It turns out Bukar’s rehearsal was actually for a big game, and when the show returns to him, they’re in the thick of it. Bukar is gingered by Fahmata in the audience and a white scout in the make shift bleachers and scores a fantastic goal. But his oversabi becomes too much and he dives into a hard tackle, injuring his knee. I said it. I SAID IT! Bukar’s career might be over and his plans with Fahmata too. Wow!

Thankfully Emeka has a better relationship with his mother (played by Patience Ozorkwor) than Bukar. Emeka checks in on his mother who lives in Enugu and runs a shop in the market. She is rightfully worried that he is in Maiduguri where bomb threats are an everyday worry, but Emeka is stubborn and doesn’t really listen to her. Why are men like this ehn, why?

It is this kind of pointless machismo that lands Bukar in a traditional bone setter’s house where they try to fix his leg. It is so hard having to watch Bukar go through so much pain, but if his dreams with Fahmata are going to happen he better grin and bear it.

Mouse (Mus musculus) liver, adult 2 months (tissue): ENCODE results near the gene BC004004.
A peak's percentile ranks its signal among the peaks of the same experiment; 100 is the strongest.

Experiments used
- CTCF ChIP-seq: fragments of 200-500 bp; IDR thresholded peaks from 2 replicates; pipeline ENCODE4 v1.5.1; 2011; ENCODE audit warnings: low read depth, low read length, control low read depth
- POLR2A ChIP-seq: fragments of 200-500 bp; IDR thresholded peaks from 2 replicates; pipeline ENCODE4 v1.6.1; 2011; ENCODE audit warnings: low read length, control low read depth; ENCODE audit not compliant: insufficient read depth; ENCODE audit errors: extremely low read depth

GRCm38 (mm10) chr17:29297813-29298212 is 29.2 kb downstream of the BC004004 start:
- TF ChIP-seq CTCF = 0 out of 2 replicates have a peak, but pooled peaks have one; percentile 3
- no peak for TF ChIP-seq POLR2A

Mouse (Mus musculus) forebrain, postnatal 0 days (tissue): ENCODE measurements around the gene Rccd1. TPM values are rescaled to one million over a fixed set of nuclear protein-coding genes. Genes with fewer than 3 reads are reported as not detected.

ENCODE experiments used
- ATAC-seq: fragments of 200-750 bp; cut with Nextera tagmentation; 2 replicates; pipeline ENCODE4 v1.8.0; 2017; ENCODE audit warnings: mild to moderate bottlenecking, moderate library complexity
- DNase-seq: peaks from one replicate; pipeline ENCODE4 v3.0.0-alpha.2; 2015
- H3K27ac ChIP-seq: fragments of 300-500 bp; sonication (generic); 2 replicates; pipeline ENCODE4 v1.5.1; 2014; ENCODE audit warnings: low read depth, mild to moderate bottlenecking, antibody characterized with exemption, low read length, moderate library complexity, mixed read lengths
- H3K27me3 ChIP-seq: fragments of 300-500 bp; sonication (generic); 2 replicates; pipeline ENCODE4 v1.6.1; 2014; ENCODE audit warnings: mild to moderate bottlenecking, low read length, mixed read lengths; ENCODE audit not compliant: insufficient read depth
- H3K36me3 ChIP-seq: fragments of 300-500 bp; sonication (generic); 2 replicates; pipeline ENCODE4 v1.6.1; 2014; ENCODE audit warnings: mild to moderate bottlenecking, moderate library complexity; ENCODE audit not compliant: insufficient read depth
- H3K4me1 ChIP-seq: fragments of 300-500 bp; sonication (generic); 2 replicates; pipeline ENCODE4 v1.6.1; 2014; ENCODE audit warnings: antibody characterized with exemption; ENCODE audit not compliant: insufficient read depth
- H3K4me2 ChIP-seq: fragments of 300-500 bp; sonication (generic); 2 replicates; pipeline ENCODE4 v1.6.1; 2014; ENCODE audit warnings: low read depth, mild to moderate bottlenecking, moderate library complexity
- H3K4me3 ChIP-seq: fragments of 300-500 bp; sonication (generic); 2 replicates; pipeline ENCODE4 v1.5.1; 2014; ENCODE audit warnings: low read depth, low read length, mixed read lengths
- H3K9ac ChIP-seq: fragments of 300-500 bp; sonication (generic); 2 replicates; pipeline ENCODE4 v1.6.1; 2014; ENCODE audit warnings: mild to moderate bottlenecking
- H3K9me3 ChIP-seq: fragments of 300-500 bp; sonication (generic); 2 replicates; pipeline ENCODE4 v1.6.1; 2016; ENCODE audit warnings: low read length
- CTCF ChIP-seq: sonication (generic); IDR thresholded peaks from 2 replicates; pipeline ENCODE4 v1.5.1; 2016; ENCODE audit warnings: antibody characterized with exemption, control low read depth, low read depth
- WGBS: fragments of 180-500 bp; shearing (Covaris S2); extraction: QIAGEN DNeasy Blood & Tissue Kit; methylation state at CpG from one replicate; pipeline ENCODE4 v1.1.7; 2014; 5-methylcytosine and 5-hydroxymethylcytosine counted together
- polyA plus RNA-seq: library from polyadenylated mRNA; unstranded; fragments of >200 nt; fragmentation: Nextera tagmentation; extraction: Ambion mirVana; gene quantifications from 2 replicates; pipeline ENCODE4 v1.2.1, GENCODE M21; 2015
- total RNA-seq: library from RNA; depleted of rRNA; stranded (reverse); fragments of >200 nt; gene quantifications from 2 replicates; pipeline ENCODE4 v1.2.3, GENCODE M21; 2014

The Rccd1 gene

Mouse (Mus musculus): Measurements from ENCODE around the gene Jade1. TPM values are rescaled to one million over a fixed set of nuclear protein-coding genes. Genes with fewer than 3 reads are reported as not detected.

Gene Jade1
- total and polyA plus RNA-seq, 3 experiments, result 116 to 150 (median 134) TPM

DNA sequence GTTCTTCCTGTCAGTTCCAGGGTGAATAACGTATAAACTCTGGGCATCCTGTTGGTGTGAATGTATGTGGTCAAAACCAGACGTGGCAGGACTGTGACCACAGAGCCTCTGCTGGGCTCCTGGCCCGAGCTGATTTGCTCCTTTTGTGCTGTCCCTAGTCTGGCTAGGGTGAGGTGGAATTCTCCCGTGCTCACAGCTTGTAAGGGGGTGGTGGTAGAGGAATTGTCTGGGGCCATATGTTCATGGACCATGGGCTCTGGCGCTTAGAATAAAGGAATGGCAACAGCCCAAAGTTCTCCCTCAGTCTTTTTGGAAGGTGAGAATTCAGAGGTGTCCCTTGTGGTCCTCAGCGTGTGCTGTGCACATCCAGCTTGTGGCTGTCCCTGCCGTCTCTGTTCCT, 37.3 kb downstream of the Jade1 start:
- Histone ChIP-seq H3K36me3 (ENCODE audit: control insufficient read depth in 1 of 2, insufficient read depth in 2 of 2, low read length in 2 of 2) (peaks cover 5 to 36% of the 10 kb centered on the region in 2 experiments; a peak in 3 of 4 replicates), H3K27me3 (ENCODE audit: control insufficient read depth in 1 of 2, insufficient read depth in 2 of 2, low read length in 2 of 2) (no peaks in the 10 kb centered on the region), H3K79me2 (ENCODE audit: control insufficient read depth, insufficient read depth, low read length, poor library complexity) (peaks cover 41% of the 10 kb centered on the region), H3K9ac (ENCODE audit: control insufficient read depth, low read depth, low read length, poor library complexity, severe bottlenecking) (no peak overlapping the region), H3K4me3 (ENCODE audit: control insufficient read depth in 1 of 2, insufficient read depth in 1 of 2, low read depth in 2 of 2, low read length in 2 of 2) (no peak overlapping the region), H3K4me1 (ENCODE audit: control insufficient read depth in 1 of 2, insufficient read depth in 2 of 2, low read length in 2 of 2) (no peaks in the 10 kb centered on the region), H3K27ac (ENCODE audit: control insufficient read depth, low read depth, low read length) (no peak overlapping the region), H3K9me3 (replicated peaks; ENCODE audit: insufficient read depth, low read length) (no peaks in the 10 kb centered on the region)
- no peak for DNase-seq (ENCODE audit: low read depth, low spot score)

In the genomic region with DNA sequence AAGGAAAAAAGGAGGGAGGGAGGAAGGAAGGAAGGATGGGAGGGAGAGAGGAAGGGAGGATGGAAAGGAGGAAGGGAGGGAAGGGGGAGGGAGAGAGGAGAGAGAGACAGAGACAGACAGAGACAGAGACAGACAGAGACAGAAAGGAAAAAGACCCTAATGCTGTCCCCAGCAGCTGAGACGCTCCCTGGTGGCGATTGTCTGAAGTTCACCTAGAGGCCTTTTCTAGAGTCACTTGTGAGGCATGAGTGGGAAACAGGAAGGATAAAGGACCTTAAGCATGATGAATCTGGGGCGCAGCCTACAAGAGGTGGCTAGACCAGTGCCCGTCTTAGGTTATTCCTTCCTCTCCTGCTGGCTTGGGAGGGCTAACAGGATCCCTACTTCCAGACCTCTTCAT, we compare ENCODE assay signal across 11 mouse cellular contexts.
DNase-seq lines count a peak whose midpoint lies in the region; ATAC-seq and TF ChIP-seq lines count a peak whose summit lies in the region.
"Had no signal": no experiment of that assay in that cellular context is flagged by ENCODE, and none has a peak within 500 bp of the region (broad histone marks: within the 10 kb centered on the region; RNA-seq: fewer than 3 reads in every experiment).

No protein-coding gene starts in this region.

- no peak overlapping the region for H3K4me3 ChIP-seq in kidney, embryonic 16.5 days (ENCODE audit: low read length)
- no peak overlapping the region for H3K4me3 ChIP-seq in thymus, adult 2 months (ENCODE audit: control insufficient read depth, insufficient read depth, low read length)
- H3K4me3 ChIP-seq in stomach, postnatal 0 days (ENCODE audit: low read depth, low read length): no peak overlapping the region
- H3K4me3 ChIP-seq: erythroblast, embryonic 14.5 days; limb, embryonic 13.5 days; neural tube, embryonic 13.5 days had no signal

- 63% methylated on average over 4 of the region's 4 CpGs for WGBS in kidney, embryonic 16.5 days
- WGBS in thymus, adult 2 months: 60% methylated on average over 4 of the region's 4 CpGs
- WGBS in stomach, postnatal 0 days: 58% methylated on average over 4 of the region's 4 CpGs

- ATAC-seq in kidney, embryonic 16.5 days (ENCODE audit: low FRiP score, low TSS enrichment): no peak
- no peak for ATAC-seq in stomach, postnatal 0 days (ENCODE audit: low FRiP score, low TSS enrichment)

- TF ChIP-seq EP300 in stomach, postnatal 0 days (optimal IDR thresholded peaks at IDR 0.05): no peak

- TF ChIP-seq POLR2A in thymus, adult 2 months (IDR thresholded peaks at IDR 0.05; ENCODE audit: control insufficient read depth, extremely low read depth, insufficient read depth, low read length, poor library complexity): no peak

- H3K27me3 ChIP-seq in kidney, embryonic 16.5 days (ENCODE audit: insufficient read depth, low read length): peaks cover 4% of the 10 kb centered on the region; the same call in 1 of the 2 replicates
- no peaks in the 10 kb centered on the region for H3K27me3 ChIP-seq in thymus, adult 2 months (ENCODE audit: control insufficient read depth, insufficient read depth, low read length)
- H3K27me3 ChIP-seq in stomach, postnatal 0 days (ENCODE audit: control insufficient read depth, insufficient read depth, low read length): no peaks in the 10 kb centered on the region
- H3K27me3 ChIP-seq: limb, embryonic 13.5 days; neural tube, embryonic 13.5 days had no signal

Nuhu checks in with Maryam at the end of the day after all the events of the day. We see a different side to Nuhu, he is personally mending donated clothing for the camp, and it seems I might have misjudged him. Maryam asks about the girl she met earlier in the hostels. Nuhu explains to Maryam that the girl Habiba’s parents are missing and she might have been victim to the Insurgents that tormented Chibok. A PTSD fueled flashback all but confirms Nuhu’s foreshadowing and sets her as one of the season’s major story lines.

I’m super curious to see how they expand these character arcs in episode 2.